August 11, 2020
For industrial manufacturers, delivering personalized, unique products is the key to doing business in an increasingly competitive environment. To reduce costs and increase sales, successful manufacturers embark on digital transformation journeys, automating calculations and decisions, while improving customer and employee experiences through connectivity.
This 3-part blog series uncovers common product configuration challenges that industrial manufacturers face and describes how leading manufacturers are modernizing their product configuration processes in three key areas – sales and marketing, engineering, and supply chain and manufacturing. In this blog post, part 2, we will examine how modularization and automation enable a collaborative and sound product design process.
Download the Best Practices Guide: How to effectively design, sell, and deliver configured products
Many manufacturers limit their customization offerings because they don’t have a method of monitoring and managing the added complexity of selling configured products. The risk of confusion escalates every time a custom order gets passed from one department to another—from a sales rep to the design department, or from engineering to manufacturing. That problem can arise partly from simple communication failures, but also from each department’s distinct information needs that other teams might not consider. Without meeting the customer, working only from a specification, a product designer might not fully grasp the client’s priorities and preferences. The best designers like to get a full sense of customer desires so they can envision new ways to meet or exceed expectations.
You can’t deliver customized products if your engineers aren’t building modifications into their designs from the beginning. Failure to take customizations into account can lead to several adverse outcomes:
- Products don’t meet quality standards
- Utilization of materials that are not readily available
- The size of components prevents new options from being added
- One-off products create delays in delivery of standardized products
- New modifications cannot be easily made to existing designs
- Procurement sources insufficient or non-compliant materials due to lack of visibility
When it comes to product design, customization must be built in from the ground up. It’s not always simple to add options to a product that has already been tested and standardized, especially as that product becomes more complex. Existing design workflows and supporting documents may not be flexible enough to support customization. Building new products with an eye towards modularity is key to enabling the delivery of customized products, and further towards creating an ability to deliver new products by tying those sub-assemblies together. Truly, R&D sits at the center of customization.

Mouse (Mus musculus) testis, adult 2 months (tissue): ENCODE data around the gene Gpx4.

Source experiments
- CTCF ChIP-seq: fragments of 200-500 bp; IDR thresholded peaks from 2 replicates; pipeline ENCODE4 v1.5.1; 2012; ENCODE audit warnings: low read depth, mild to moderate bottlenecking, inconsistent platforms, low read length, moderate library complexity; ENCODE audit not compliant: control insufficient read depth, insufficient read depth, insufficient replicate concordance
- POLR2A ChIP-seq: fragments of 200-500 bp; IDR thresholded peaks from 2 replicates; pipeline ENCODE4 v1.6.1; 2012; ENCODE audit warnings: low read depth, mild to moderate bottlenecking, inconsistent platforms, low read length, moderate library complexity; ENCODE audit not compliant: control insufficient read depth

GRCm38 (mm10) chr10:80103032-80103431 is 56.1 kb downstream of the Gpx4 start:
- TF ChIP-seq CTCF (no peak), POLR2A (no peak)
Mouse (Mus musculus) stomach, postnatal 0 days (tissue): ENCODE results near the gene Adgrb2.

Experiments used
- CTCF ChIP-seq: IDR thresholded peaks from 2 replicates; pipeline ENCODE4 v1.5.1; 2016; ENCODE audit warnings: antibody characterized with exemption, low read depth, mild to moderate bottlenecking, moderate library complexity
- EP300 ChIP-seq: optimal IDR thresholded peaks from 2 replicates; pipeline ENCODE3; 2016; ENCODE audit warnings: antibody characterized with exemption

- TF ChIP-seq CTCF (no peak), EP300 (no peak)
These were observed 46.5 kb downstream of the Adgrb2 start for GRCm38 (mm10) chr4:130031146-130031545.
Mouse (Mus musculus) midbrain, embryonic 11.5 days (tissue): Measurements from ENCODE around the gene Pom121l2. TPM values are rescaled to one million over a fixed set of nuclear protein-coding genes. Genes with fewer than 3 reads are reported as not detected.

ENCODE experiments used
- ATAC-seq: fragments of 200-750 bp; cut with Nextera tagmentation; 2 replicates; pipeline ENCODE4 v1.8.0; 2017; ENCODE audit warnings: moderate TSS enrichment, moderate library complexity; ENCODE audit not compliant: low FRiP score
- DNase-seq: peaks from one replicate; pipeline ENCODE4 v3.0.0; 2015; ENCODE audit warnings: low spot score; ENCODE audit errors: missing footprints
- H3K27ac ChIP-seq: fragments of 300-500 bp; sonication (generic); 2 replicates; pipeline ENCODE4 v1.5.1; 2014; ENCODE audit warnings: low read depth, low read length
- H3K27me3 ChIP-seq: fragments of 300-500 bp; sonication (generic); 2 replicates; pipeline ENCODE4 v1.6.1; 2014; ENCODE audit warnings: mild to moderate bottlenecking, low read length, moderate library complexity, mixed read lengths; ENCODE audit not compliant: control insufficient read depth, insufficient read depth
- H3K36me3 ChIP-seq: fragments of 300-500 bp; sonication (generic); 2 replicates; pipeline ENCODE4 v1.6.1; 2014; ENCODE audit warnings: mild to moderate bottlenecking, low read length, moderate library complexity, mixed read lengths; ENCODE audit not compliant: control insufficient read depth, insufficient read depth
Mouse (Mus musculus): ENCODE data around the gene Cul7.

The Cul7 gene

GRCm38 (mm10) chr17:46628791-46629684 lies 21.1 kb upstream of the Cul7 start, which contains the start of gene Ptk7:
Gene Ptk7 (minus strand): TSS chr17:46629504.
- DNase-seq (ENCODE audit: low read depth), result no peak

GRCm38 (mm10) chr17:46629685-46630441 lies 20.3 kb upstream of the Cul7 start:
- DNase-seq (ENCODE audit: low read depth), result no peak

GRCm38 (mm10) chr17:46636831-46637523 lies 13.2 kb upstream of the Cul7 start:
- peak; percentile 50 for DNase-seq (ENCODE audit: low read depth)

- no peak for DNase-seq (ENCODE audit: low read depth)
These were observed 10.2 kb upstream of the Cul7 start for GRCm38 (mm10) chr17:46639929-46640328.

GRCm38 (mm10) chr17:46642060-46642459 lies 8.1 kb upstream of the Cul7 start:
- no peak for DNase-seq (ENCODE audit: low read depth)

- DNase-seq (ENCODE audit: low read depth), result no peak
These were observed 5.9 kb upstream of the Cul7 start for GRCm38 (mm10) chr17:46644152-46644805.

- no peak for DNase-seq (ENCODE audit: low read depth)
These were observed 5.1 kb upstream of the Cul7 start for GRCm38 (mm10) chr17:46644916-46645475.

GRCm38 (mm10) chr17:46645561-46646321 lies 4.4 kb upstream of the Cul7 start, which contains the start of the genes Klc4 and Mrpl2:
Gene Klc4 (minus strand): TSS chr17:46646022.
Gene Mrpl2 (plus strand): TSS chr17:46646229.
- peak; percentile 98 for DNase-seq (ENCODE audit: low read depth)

Creating and launching new, make-to-order products involves a multitude of internal and external teams. Leading manufacturers take advantage of the powerful product data management capabilities available within product lifecycle management (PLM) software to ensure that everyone is accessing the right information, which helps to avoid errors and eliminate product delivery delays.
The most effective PLM software systems include distributed storage vaults that make information quickly accessible anywhere, supporting global product development and supply chain collaboration strategies. The software also has visual collaboration capabilities to broaden and increase the pace of discussions, resulting in better products that can be brought to market faster.
A comprehensive software platform that includes a cloud-based enterprise resource planning (ERP) system, seamlessly integrated with CPQ, PLM, and a computer-aided design (CAD) system, helps break down departmental silos and efficiently get products to market.
Stay tuned for part 3 of our 3-part blog series on achieving product configuration success. In the meantime, we encourage you to check out this comprehensive Best Practices Guide: How to effectively design, sell, and deliver configured products.